The Video: How Does The Disc Look?
First and foremost, this is the same set of transfers that appeared on the previously released DVD edition of Pride & Prejudice. The only improvement is that A&E excised the closing credits for each episode, creating a significantly more impressive overall flow. But some major color accuracy issues remain. Saturated greens and blues are hard to find. Everything seems to have been constrained toward the middle of the visual range. And grain is more visible than it should be. A questionable effort.
The Audio: How Does The Disc Sound?
As is the case with virtually every BBC DVD release, the stereo mix is not important at all. Dialogue sounds fairly strong and every once in a while, like during the dancing sequences and outdoor scenes, there are fits and spurts of atmospherics and sound effects in the soundscape. But for the most part, this is a by-the-book, simplistic TV-grade mix.
Supplements: What Goodies Are There?
This release imports some extras from the miniseries’ first DVD release. Pride and Prejudice comes with a standard-grade half-hour featurette documenting the more crew-oriented aspects of production, some text information on Jane Austen, and some cast and crew filmographies.
But new to this anniversary edition is a third disc, one that includes the Jane Austen episode of A&E’s Biography (truth be told, this is pretty standard fare at best), and a 10-year anniversary documentary featuring many of the behind-the-camera collaborators on the project. The drag of this doc is that the principal actors are nowhere to be found, and without their input as to how this project influenced their lives and careers, it’s understandable that most viewers will be left wanting much, much more.
Also included is the already-available book The Making of Pride & Prejudice, which offers some wonderful photographs and incisive looks into the construction of this immensely popular saga.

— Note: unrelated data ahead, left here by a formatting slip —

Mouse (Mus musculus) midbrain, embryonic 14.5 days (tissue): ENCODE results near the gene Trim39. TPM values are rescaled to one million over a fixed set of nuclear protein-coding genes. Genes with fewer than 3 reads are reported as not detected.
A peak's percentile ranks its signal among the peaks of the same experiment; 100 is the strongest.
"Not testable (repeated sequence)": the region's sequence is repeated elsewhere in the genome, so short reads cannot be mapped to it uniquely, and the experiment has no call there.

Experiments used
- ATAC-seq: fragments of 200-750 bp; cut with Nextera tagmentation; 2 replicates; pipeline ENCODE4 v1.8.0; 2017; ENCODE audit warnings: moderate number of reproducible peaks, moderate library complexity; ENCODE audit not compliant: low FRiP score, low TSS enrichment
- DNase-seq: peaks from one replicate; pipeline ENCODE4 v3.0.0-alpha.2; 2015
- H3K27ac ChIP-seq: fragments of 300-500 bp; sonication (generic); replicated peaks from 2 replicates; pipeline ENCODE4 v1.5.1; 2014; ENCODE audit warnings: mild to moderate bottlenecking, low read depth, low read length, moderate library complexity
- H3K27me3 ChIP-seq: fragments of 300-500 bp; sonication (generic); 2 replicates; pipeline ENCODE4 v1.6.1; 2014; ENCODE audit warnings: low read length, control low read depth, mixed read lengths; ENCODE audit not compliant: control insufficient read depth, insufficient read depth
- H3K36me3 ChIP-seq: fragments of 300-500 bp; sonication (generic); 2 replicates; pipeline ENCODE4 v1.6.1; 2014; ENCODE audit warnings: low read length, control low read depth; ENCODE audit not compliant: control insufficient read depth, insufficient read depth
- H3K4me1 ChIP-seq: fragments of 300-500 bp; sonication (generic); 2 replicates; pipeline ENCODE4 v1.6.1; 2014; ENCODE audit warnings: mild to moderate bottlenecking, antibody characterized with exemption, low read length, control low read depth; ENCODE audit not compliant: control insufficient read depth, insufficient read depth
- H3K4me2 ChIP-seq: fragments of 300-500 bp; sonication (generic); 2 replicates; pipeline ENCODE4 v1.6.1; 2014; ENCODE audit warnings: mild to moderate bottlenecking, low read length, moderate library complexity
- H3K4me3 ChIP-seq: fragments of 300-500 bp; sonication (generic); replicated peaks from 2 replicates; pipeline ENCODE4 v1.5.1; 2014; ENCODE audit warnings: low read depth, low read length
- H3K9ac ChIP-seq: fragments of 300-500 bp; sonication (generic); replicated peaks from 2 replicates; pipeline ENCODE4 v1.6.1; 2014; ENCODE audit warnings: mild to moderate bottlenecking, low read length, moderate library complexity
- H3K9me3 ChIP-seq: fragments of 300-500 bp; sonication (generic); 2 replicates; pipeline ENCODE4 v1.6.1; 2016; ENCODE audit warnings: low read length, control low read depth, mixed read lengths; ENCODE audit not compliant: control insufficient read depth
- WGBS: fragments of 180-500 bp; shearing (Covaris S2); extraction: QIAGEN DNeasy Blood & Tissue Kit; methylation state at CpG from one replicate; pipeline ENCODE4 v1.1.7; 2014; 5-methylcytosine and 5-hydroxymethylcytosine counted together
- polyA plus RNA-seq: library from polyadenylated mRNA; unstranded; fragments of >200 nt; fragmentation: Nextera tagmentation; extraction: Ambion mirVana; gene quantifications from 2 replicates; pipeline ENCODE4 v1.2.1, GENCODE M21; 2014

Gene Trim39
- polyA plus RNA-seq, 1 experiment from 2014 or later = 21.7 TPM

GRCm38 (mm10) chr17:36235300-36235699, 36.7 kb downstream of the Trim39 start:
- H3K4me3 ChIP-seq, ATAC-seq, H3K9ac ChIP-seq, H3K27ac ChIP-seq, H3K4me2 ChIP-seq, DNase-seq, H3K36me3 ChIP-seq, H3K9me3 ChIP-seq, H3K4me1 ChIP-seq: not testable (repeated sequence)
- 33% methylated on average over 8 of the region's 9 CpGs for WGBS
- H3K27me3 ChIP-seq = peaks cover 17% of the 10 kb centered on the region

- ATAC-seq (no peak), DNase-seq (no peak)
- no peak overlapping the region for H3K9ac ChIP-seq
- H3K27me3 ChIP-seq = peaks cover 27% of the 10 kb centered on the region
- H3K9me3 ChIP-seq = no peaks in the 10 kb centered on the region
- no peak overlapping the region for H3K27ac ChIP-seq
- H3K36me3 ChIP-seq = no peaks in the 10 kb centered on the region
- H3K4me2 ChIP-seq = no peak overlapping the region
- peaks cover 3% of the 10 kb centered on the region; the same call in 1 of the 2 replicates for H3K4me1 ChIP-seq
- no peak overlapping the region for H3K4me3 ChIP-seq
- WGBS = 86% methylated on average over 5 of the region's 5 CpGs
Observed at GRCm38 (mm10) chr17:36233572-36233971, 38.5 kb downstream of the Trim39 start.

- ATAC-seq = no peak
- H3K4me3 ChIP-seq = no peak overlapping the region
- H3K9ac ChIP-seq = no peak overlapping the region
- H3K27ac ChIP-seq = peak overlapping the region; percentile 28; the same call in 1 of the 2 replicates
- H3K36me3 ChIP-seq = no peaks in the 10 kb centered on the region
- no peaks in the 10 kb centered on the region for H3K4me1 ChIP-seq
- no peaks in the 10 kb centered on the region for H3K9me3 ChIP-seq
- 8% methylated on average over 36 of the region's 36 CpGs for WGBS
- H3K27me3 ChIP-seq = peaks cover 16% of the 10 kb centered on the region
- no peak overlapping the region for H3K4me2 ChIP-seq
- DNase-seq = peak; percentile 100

As a miniseries, this version of Pride & Prejudice is not to be missed. It could very well be the great miniseries in the history of the BBC. And while this deliciously large 10th Anniversary Edition is a wonder to enjoy, it’s difficult to recommend an upgrade for those who already own this miniseries on DVD. But if you love Jane Austen and haven’t bought this BBC miniseries yet, I highly recommend this newer release.
In the NY Post, Mark Yam previews The Coast of Utopia and gets this advice about the marathon days:
"Dress in layers," says Shuttleworth. "You never know how comfortable or not you're going to be as the hours move on. Don't come kitted out in the kind of wear that will lead you to give yourself a wedgie - it could take a couple of hours for you to liberate that."
"You might find yourself drifting off," Shuttleworth warns. "You need some kind of mechanism to maintain consciousness - I favor extremely strong mints."
"Anything methane-rich in its by-products is to be avoided," he cautions. "One doesn't want to generate a pungent microclimate in an enclosed space."
Nice. A couple of responses to the NYT article: at Maroon Voices, Ethan Stanislawski is heartened by the success of the casting process, while UPI previews the show and misquotes the NYT.